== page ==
It’s important to note that food doesn’t necessarily always heat up and defrost evenly. Foods that you keep in the freezer might show signs of melting and you may see things like drips on the outside of a package while the inside would have remained fully frozen. Always err on the side of caution and if you think even part of an item isn’t safe to eat, discard the whole thing. Wrapping your frozen foods tightly in a way that’s as airtight as possible may help slow down the defrosting process and it will also help prevent contamination as well. Once thawed, use up foods right away, or throw them out. It’s best not to refreeze them unless you’re dealing with baked goods, which may not taste as good if they’re frozen twice but should be safe to eat if they came up to room temperature during a power outage.
It Makes So Much Sense!
Whenever you think you’ve lost power in your home or even if you’re not totally sure and you just want to double check, go to your kitchen and look at the coin in the freezer! If you find the coin still sitting on top of the ice, then the power came back on soon enough. Everything stayed good and frozen. When you see that the coin has fallen to the bottom of the container, you know that the power was out for quite awhile and most of your food probably defrosted. If you see this, get rid of all the food in your freezer and start fresh.
The coin the freezer trick can really save you a lot of worry and uncertainty and I just love that. If you’re reading this, I hope you run to your freezer right away to try this out, just to give yourself a little bit of extra peace of mind the next time you’re away from your home. I know I ran straight to my freezer when I heard about this!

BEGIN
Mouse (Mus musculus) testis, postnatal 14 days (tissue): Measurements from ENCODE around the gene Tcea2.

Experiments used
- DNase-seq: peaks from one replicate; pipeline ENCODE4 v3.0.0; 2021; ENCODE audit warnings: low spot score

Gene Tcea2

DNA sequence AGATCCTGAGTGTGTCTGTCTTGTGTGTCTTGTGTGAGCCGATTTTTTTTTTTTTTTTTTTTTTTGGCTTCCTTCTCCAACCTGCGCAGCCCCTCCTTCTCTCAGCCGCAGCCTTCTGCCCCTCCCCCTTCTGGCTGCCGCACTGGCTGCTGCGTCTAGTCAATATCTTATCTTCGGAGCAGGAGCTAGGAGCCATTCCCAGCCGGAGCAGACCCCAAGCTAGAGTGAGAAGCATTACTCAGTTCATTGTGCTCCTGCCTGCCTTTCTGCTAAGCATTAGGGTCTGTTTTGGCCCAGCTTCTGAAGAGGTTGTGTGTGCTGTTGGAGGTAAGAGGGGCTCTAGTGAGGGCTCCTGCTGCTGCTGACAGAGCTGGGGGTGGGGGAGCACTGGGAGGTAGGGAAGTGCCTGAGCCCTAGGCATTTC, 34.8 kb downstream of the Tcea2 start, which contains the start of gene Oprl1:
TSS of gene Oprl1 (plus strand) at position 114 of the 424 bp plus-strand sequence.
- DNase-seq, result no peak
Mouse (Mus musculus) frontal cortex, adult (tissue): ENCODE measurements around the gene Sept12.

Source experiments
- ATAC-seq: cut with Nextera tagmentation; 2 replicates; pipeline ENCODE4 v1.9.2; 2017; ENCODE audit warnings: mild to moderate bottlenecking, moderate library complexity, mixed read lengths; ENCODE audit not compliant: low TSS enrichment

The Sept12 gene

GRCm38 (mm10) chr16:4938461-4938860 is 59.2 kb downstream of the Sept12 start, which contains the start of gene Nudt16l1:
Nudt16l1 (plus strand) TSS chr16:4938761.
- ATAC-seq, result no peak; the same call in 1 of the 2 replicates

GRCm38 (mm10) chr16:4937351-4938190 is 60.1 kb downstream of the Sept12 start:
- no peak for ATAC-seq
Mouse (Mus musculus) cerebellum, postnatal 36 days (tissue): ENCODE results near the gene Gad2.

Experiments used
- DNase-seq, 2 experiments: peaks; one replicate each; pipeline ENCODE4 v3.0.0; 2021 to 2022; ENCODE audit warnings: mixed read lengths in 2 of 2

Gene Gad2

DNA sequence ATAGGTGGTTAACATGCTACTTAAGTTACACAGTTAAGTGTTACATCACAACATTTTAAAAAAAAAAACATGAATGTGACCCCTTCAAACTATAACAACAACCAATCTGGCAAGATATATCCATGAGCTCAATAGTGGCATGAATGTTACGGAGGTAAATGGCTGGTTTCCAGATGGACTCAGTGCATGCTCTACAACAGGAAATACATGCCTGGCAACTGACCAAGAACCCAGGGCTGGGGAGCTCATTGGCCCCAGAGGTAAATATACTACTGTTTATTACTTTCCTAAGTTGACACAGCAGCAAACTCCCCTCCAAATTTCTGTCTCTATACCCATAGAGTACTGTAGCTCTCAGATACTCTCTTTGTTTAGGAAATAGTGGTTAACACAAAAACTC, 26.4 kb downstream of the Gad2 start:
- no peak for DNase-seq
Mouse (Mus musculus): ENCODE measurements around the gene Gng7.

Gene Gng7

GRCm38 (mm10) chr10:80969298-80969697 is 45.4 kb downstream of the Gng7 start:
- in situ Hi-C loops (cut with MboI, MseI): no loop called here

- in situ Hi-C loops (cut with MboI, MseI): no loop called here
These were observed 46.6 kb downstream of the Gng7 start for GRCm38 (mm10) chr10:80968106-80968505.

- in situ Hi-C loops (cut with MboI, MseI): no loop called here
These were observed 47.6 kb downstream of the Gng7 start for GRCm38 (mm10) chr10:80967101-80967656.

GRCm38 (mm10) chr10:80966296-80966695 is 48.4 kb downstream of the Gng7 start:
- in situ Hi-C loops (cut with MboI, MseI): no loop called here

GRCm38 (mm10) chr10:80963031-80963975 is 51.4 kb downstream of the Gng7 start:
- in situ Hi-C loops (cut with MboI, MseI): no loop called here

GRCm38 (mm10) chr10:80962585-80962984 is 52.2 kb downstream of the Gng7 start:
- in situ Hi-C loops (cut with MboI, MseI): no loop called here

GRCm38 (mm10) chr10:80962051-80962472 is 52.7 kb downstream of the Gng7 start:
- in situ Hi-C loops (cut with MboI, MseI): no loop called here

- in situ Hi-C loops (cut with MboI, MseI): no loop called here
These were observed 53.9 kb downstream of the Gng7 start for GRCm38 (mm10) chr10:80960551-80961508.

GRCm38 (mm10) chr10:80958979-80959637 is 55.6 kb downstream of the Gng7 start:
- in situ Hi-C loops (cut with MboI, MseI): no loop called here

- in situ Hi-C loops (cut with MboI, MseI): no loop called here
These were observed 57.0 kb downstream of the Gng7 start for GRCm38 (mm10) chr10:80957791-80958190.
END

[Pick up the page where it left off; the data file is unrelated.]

I hope you found this tip helpful!
Definitely be sure to pin this one on Pinterest if you can’t get it done right away and share it with your friends and family on Facebook too using the buttons at the top of the page so we can all have nice, safe freezers! 🙂
MORE HANDY TIPS AND TRICKS
- Folding Hacks: How to fold everything just a little bit better
- My Favorite Packing Essentials for an Organized Getaway
- How to Clean Your Floors: Believe it or Not, There’s a Right Way to Mop!
- Cleaning White Canvas Sneakers
- Cleaning an Enameled Cast Iron Dutch Oven Like a Le Creuset
- Camping Tips That Will Make You Love Camping Even if You’re Pretty Sure it’s Just Not Your Thing
- How to Really Clean Your Gas Stove
- The No Sweat Chemical-Free Way to Remove Stubborn Labels From Jars
- The Creek Line House Homekeeping Tips and Tricks Archives
Courtenay Hartford is the author of creeklinehouse.com, a blog based on her adventures renovating a 120-year-old farmhouse in rural Ontario, Canada. On her blog, Courtenay shares interior design tips based on her own farmhouse and her work as founder and stylist of the interior photography firm Art & Spaces. She also writes about her farmhouse garden, plant-based recipes, family travel, and homekeeping best practices. Courtenay is the author of the book The Cleaning Ninja and has been featured in numerous magazines including Country Sampler Farmhouse Style, Better Homes and Gardens, Parents Magazine, Real Simple, and Our Homes.